The drawing by Marco Lu that you see above, “Tick Tock,” combines the precision of scientific illustration with the imagination of a creative thinker. When I first looked at the drawing I saw a flea in a nautilus’s body. Next, it looked to me like a mechanical creature eating a bug. Now, I understand the image to be that of a single robotic creature. There is so much to look at in Marco’s masterful drawing, so many ideas in it, that I’d like to use it as the inspiration for today’s art project. What strikes me most about the drawing is the flea clock feels so present, so real—so weirdly, naturally alive. At least, that is how it strikes me. I think the real “how” of this drawing is not its accomplished technique. The “how” is in the ideas that Marco brings to life with his pencils. We all have different levels of drawing skill. What is is important to succeed at this project is not that your work is as precise as Marco’s but that your idea is equally well developed. It is the idea of this mechanical flea-like creature with a clock stuck to its side that that gives the work its power. We look forward too seeing what you come up with.

Until next week,

Highlights from the past week online

Don't miss the latest content from our Book Reviewers and Young Bloggers–keep checking our website to keep up with what's new!

This week, we have another nature video from blogger Sierra Glassman, this one of the wildlife she encountered on a trip to Pantanal, Brazil.

Plus, a new book review from Kaiya and Silas, of They Poured Fire on us From the Sky by Benjamin Ajak, Benson Deng, Alephonsion Deng, and Judy A. Bernstein.

From Stone Soup, January 2019, & winner of our 2018 Short Short Fiction Contest

The Pendulum

By Sabrina Guo, 12
Art: "Tick Tock" by Marco Lu, 12

Most nights, my cat stares at the grandfather clock in the living room. She is a grey tabby with splotches of black and white. Her eyes are golden and edged in greenish blue, like a miniature painting of the sun over a forest, or a mood ring, because you never know when the colors will change.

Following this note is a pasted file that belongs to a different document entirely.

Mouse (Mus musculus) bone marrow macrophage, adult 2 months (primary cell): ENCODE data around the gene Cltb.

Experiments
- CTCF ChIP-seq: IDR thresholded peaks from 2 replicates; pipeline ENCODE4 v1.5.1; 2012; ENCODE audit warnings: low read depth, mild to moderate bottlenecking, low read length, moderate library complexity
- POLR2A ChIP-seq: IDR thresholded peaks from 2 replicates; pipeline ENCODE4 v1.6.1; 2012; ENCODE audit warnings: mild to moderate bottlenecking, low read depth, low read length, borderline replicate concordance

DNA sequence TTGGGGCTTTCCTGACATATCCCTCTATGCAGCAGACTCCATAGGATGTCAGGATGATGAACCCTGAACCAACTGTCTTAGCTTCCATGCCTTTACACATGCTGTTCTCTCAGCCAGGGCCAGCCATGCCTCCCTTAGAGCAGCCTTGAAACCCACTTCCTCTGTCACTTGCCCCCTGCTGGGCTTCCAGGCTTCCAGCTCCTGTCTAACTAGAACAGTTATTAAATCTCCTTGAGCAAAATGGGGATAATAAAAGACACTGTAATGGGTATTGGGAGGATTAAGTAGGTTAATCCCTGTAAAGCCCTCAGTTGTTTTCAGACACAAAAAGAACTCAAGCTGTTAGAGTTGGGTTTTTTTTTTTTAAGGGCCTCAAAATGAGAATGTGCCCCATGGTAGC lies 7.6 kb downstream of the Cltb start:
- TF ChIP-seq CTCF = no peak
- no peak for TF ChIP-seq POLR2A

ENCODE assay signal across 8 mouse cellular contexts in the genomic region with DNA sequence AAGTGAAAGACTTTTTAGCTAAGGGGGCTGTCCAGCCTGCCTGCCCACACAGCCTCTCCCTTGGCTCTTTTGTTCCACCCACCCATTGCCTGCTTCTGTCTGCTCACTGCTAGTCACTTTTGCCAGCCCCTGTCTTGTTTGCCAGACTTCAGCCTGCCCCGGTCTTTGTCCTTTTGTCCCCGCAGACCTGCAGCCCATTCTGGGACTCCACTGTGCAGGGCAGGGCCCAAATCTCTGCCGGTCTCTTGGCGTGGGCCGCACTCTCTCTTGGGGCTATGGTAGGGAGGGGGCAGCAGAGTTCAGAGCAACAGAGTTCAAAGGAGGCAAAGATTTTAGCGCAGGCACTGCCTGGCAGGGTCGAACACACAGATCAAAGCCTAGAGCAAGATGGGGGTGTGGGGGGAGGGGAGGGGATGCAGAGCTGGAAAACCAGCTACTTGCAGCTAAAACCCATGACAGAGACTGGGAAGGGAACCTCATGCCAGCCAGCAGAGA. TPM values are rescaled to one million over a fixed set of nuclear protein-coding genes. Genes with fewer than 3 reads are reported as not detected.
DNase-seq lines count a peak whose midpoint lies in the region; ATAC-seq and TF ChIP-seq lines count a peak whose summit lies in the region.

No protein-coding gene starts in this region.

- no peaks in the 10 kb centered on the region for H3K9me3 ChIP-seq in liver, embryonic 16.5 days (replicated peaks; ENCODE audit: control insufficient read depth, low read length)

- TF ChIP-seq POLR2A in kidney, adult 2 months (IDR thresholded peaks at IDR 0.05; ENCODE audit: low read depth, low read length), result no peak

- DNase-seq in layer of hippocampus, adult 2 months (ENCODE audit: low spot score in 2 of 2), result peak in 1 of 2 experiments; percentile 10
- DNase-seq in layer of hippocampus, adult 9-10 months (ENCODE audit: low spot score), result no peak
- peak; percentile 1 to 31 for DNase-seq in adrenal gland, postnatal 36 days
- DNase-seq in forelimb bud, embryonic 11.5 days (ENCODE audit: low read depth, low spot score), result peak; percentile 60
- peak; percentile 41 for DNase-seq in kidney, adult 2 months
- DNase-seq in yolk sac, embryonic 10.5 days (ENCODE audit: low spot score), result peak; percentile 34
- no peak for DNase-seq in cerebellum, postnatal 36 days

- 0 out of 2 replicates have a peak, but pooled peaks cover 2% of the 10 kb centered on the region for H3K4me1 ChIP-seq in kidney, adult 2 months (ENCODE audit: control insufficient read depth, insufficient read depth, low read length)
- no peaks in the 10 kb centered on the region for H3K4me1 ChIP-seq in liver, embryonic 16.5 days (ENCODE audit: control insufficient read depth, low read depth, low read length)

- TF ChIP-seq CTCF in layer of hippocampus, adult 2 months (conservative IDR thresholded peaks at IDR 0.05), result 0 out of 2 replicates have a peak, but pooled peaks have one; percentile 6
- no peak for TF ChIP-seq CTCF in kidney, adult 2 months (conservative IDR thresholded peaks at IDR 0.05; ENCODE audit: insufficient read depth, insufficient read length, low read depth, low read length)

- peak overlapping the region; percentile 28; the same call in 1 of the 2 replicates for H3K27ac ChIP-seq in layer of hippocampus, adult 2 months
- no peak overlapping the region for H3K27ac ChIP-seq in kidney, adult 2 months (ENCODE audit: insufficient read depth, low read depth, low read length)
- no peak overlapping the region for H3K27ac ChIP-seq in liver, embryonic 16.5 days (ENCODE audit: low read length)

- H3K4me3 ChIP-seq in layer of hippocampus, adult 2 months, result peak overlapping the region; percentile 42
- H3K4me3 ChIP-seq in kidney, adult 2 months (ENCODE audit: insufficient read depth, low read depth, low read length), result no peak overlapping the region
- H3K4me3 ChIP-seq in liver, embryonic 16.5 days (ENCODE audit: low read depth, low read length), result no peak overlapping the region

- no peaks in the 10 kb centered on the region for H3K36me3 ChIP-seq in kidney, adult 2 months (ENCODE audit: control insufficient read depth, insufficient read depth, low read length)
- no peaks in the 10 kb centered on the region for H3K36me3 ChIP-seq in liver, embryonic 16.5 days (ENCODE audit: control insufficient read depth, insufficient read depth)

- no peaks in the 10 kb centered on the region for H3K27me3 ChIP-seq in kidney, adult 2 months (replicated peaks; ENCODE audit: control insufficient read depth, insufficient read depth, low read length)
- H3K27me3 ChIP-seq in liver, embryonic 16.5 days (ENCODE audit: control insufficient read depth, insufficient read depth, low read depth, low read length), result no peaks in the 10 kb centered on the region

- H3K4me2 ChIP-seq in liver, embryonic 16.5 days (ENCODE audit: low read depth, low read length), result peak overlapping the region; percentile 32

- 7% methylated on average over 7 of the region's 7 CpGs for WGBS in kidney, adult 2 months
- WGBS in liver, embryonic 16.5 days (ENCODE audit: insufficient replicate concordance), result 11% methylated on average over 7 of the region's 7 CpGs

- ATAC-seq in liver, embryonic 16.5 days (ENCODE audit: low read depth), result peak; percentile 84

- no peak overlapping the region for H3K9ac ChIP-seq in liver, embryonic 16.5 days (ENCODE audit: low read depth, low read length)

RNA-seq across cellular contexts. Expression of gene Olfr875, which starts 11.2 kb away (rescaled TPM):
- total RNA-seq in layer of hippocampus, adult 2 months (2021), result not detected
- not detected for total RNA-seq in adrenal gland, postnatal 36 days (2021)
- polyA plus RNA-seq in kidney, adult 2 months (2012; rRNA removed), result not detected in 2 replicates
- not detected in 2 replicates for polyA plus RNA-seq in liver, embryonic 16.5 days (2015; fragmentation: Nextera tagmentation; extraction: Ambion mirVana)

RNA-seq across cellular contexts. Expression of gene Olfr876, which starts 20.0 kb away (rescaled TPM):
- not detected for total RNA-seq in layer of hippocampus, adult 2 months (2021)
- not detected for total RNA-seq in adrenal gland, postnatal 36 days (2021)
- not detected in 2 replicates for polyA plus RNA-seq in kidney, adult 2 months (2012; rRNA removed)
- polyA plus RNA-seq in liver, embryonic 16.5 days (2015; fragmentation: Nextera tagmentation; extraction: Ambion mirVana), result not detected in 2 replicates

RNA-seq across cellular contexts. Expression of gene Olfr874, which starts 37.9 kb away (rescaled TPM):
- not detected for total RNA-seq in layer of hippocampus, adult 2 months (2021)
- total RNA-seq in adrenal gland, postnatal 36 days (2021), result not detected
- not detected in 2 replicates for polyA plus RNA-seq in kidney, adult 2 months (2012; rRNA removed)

When she is calm, you see more of the gold, flickering. But when she is scared, her pupils are large and black, and you notice more of the green, which is the way she looks before the clock at night—her back arched, her fur raised like small tufts of grass. She stares at the oval shape of the clock as if it is the moon revolving around the earth and the earth around the sun. When the clock sounds on the hour, her ears twitch, but she doesn’t move. She simply resets her eyes, refastening them to the pendulum’s sway.
Unlike my cat, I think this time might have been better spent outside in the fresh air like my mother always wants me to do. But for my cat, no second is wasted; she merely sees and does: when she is hungry, she eats, when she is tired, she sleeps, and when she is frisky, she scratches the furniture, no matter how much we scold her.

When she is happy, she purrs, or she brushes her side against my leg, nudging her head and nose into my wrist when I reach down to pet her as if she is pleading, but for what I am never sure: more food, a toy, my lap? I never know exactly what she wants except that when I am with her, I am warm and calm, certain there is still enough time for everything.

Learn more about Stone Soup's past contests, read the winners' work, and find out about current contests you can enter.

Stone Soup's Advisors: Abby Austin, Mike Axelrod, Annabelle Baird, Jem Burch, Evelyn Chen, Juliet Fraser, Zoe Hall, Montanna Harling, Alicia & Joe Havilland, Lara Katz, Rebecca Kilroy, Christine Leishman, Julie Minnis, Jessica Opolko, Tara Prakash, Denise Prata, Logan Roberts, Emily Tarco, Rebecca Ramos Velasquez, Susan Wilky.

Reader Interactions

Leave a Reply

Your email address will not be published. Required fields are marked *

This site uses Akismet to reduce spam. Learn how your comment data is processed.